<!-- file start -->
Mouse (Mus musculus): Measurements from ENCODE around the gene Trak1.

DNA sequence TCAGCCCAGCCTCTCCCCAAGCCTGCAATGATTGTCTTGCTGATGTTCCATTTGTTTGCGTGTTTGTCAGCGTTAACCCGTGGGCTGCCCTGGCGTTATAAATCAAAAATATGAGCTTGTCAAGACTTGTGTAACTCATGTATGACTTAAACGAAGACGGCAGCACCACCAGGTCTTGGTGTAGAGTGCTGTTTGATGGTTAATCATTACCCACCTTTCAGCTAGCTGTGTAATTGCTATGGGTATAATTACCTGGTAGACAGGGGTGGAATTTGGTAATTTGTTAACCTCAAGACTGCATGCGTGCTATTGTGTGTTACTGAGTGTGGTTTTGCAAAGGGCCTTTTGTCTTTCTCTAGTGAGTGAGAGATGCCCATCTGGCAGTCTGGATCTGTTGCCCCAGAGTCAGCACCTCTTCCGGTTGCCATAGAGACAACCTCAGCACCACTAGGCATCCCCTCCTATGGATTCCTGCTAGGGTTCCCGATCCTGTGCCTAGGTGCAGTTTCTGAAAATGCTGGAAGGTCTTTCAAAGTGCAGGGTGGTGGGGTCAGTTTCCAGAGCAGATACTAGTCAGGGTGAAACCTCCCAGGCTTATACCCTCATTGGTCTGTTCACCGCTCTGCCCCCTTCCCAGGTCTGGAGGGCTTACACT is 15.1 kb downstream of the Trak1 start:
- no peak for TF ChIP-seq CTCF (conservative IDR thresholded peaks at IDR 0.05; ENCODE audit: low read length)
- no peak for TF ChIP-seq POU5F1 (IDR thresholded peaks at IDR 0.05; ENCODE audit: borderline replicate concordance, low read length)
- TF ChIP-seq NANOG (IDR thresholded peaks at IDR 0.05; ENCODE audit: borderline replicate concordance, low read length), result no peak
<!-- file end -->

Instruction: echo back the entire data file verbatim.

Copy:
Mouse (Mus musculus): Measurements from ENCODE around the gene Trak1.

DNA sequence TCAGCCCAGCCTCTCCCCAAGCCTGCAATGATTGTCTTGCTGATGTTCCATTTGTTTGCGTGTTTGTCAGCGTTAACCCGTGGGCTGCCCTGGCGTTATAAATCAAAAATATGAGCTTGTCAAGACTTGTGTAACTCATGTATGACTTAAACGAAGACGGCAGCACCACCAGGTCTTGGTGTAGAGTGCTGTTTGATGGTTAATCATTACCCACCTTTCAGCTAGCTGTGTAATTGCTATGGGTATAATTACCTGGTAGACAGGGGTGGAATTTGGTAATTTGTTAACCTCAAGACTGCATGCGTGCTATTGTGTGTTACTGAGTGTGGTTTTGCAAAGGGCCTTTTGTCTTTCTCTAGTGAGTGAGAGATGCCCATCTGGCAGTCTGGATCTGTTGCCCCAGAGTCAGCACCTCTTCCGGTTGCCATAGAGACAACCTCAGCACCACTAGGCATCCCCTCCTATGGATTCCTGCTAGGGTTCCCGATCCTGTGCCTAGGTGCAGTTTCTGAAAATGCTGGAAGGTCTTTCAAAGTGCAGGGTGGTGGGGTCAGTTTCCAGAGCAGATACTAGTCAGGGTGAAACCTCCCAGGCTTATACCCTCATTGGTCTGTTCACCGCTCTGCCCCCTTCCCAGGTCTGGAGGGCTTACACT is 15.1 kb downstream of the Trak1 start:
- no peak for TF ChIP-seq CTCF (conservative IDR thresholded peaks at IDR 0.05; ENCODE audit: low read length)
- no peak for TF ChIP-seq POU5F1 (IDR thresholded peaks at IDR 0.05; ENCODE audit: borderline replicate concordance, low read length)
- TF ChIP-seq NANOG (IDR thresholded peaks at IDR 0.05; ENCODE audit: borderline replicate concordance, low read length), result no peak